The biggest U.S. banks are delivering their so-called "living wills" to the Federal Reserve and the FDIC today. This is all part of the implementation of the Dodd-Frank financial reform legislation, and it follows the stress tests that the big banks were all subjected to several months back — and that they all passed, some more auspiciously than others.
Today's plans are part one of the living-will process: banks will explain how they intend to enter bankruptcy, if they get in trouble. Obviously, a big bank could enter restructuring and emerge as a new bank, with reduced debts. Part two is more menacing: big banks are being asked to detail how they would work with the FDIC to be taken down, their assets merged with more stable institutions. That's the nightmare scenario.
It's critical that the big banks deal with both possibilities because even though we had a bunch of too-big-to-fail banks before the financial crisis, we have what I call too-bigger-to-fail banks now. The crisis forced the consolidation of failing banks into stronger ones. Additionally, big banks have been buying up weaker smaller banks. So we have a less diverse financial ecosystem now than we did before the Great Recession. This is why a big trading loss at JP Morgan, initially reported at around $2 billion but now climbing to $9 billion according to some reports, is cause for alarm.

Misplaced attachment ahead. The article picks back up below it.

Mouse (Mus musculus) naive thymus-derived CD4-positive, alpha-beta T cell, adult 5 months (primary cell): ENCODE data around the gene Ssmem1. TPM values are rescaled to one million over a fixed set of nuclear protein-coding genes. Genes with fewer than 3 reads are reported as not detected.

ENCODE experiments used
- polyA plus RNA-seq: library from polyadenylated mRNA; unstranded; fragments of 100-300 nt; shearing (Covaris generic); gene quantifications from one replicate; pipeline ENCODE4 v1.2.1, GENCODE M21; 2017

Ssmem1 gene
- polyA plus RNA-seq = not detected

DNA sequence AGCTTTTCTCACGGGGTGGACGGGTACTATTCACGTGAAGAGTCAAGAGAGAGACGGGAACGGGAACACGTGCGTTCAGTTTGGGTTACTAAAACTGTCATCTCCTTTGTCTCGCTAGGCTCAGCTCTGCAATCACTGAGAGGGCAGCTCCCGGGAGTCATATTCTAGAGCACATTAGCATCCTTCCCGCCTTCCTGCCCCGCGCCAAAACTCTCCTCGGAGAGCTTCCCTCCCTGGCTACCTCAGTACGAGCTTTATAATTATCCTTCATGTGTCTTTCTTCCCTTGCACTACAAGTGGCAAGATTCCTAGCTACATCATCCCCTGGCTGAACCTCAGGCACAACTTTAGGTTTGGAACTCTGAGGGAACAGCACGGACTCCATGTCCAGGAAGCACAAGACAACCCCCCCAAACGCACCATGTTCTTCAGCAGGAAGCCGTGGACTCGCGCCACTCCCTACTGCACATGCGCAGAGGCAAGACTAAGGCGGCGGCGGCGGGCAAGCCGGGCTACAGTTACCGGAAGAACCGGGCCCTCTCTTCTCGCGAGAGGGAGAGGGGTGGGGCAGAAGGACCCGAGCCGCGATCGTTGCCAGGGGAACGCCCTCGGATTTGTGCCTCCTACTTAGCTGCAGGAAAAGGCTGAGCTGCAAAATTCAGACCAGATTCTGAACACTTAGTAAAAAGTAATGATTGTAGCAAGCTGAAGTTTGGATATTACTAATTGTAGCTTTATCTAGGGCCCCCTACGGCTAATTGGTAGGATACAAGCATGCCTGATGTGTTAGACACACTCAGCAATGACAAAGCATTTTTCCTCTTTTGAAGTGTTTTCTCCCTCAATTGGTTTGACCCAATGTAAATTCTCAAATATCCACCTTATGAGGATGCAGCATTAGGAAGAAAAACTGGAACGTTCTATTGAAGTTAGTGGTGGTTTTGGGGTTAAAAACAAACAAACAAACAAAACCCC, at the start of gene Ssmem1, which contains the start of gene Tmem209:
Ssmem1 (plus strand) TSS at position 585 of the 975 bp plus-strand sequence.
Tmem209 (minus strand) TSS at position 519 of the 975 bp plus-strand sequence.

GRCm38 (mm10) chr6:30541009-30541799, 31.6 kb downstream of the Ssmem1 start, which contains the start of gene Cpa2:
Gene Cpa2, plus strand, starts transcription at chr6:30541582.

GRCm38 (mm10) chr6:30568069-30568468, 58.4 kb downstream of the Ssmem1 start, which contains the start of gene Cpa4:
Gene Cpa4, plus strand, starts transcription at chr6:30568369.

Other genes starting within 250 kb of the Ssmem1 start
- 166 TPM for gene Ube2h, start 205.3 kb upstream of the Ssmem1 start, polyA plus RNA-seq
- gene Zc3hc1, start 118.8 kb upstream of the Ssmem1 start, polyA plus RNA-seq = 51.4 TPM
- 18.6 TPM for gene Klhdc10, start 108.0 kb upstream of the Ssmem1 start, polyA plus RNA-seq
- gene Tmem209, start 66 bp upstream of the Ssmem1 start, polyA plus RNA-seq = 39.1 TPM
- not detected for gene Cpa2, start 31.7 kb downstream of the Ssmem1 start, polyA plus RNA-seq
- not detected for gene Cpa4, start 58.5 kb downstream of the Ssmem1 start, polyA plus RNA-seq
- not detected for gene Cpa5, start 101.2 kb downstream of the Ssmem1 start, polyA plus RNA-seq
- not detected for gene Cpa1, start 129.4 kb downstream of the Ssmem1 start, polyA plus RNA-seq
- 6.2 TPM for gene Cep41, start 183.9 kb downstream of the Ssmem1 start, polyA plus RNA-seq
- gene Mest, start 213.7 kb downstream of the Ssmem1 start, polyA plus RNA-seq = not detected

A significant question about the living wills is whether it's really all that advisable to have the banks generating them. It does cause critics of the whole too-big-to-fail system to ask whether the regulators are outsourcing the obituary writing — and ending up with scenarios coming from the banks that may be far rosier that anything that could happen in the real world.
Of course, living wills do imply the possibility of banks, you know, dying. Which should serve as a reminder that of you want a high-performance late-capitalism banking system that thrives on risk, you have to plan for the occasional catastrophic crash.